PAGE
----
As Christ began his ordeal through Gethsemane to Golgotha, mortal logic would have questioned how allowing the Savior of the world to be killed could further God's design. Man would have hatched some scheme to hide the Christ or smuggle him out of the city under cover of darkness. Many theological scholars have wondered why Christ did not use his great power at this moment in time to preserve himself. All such reasoning fails to comprehend the design of God in all our lives; such a narrow view overlooks entirely the reason Christ was born in Bethlehem--to suffer in Gethsemane for you and me, and to overcome the sting of death via Calvary. Our poorly thought out "plans", and "designs" deny the all knowing, all powerful god of Abraham and that he can do what he says he will. Mortal man's plans are aimed at avoiding discomfort, acquiring wealth, gaining fame and power. Christ's plan is to save us from Satan's grasp, to glorify us through exaltation. Would we not rather defer to the Creator?

If we insist on carrying the full burden, the Lord will not take it away from us. Like marriage, to be right, to work well, it must become a willing partnership.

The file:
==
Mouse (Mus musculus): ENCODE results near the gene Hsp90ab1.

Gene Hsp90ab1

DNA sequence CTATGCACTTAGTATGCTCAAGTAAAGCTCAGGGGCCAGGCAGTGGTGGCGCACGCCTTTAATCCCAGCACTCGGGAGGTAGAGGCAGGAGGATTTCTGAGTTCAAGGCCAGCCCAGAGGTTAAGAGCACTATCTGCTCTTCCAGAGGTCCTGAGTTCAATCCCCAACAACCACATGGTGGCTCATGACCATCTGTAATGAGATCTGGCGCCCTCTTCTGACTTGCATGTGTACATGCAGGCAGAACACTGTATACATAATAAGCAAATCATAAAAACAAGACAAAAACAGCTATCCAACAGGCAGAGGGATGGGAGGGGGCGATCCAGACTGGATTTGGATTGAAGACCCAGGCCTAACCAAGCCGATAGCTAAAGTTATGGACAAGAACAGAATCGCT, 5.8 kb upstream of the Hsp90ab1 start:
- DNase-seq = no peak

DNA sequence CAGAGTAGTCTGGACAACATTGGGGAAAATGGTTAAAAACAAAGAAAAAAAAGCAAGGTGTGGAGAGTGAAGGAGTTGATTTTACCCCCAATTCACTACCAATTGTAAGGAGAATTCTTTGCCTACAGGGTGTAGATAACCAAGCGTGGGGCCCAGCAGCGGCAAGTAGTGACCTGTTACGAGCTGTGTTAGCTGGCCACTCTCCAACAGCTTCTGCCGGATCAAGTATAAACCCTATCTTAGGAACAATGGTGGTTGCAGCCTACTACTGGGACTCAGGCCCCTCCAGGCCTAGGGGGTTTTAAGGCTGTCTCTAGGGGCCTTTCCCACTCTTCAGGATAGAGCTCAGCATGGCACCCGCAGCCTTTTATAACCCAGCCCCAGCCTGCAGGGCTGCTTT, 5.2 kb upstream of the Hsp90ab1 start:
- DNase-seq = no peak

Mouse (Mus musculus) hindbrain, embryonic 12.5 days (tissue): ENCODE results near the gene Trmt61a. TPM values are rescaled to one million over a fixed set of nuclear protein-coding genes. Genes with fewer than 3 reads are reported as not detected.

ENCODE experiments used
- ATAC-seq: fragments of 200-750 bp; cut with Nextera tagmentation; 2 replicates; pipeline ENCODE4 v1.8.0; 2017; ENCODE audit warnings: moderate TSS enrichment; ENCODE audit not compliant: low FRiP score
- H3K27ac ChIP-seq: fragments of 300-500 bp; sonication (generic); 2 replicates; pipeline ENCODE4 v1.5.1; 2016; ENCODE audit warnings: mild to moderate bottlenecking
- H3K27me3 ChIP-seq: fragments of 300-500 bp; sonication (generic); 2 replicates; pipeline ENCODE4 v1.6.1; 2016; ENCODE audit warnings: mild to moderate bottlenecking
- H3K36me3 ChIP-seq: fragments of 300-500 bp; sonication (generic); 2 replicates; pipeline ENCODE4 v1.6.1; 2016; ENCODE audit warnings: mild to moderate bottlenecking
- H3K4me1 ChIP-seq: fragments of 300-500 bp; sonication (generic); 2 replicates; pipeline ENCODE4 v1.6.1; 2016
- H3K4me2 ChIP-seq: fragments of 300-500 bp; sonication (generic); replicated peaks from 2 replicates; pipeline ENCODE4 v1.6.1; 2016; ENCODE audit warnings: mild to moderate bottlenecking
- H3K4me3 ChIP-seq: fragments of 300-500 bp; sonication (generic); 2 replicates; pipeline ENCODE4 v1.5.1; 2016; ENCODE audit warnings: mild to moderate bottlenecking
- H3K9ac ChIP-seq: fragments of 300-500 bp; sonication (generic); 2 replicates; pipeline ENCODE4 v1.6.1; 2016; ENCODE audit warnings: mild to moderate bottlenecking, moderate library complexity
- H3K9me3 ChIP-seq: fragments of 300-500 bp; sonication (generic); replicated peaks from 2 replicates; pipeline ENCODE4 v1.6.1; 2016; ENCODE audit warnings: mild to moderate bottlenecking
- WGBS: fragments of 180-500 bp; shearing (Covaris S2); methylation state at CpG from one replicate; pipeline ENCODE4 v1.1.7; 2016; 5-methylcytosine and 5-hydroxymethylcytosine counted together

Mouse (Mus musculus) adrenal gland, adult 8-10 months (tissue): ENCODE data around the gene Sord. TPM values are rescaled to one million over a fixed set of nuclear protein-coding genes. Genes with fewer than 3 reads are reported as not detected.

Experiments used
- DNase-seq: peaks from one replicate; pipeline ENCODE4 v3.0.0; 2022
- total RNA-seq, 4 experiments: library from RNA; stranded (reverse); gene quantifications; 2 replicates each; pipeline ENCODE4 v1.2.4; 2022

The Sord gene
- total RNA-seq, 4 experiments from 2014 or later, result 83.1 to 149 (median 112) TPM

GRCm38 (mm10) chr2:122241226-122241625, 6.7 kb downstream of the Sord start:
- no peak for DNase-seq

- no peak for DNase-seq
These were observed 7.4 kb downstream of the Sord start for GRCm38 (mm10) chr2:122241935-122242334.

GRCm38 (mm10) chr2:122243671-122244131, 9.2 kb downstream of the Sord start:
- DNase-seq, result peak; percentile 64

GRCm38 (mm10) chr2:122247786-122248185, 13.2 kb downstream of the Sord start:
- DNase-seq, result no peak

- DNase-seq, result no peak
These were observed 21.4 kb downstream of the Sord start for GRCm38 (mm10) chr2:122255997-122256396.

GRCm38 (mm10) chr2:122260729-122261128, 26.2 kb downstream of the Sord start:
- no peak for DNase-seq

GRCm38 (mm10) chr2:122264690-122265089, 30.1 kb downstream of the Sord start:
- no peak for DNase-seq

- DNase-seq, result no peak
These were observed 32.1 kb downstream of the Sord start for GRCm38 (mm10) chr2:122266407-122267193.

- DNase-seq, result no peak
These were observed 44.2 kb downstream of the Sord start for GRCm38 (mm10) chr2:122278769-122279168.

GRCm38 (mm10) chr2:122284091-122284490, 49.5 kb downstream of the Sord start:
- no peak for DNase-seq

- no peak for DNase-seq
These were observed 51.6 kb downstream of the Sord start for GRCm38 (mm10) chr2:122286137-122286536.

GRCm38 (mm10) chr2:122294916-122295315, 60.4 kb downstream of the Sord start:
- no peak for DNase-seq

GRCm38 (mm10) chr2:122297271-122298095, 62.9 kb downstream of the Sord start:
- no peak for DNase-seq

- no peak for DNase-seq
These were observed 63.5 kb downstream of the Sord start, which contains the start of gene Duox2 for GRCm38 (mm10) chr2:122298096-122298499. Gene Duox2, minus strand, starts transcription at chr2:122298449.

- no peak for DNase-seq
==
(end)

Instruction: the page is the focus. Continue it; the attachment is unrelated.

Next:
Because of man's time and experience in the world, it is easy to be deceived by the ways of man. Sister Elaine Jack has said it well; "We must seek first the kingdom of God. Today's frantic schedules and desires to have it all have produced some whose attention to the path has become cluttered by too many demands and too many signals...We need each other. We must connect in ways that comfort and sustain rather than compete."

Years ago I coached high school basketball. I had been a basketball player myself and loved the game. I looked forward to coaching. But later that first season, I would come home after the games and tell my wife, "I don't like the way coaching makes me feel". I was either angry, frustrated, disappointed or prideful. There was never a time I felt calm, peaceful, relaxed or spiritual.